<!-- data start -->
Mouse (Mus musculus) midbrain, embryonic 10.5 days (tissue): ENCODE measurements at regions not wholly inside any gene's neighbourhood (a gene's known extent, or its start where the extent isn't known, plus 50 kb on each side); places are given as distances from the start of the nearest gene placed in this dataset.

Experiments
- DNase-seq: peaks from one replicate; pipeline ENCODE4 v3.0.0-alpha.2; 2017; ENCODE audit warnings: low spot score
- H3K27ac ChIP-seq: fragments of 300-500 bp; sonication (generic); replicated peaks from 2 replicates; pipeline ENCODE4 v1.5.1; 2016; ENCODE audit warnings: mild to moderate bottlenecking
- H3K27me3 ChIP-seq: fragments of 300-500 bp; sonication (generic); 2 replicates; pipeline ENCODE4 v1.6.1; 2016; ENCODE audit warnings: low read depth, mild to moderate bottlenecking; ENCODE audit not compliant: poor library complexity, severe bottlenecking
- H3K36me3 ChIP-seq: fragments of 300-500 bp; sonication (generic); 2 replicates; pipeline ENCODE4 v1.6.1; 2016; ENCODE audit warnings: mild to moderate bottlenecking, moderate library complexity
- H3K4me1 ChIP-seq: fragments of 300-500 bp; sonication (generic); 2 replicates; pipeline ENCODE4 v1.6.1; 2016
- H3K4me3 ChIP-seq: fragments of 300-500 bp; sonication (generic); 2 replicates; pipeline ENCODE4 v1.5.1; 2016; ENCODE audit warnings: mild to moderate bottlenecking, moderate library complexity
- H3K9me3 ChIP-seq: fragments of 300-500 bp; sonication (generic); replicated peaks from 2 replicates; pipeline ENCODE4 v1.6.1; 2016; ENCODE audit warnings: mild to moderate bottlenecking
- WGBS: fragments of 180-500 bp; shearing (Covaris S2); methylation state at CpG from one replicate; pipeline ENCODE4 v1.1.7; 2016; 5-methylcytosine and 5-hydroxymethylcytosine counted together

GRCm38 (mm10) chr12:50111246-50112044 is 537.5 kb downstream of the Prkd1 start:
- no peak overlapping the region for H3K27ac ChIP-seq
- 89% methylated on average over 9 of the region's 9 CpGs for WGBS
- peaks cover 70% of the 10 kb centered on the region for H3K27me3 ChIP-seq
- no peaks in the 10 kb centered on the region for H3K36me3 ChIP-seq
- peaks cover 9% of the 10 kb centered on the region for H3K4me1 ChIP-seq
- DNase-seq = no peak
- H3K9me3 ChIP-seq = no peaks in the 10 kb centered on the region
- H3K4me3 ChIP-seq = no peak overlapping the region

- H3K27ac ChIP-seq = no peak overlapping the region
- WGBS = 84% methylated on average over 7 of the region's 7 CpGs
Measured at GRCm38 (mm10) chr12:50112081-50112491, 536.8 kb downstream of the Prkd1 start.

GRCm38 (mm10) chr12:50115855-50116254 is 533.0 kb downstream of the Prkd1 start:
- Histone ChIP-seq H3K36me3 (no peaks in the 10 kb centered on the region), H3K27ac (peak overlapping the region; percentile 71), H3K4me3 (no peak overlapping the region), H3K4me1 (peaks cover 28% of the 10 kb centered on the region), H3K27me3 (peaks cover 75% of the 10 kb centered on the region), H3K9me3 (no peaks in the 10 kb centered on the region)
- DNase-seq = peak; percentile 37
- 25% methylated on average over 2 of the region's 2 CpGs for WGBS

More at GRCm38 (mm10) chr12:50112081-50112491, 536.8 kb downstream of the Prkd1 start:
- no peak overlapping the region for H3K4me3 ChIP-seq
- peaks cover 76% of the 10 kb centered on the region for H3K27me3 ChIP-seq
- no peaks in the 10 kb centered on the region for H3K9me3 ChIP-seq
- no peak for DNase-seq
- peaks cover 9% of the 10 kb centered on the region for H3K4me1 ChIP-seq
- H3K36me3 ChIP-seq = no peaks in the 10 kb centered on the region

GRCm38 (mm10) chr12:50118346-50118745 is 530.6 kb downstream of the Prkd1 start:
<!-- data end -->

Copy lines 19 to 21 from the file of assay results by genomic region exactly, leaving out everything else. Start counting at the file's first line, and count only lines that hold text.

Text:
- H3K4me3 ChIP-seq = no peak overlapping the region

- H3K27ac ChIP-seq = no peak overlapping the region
- WGBS = 84% methylated on average over 7 of the region's 7 CpGs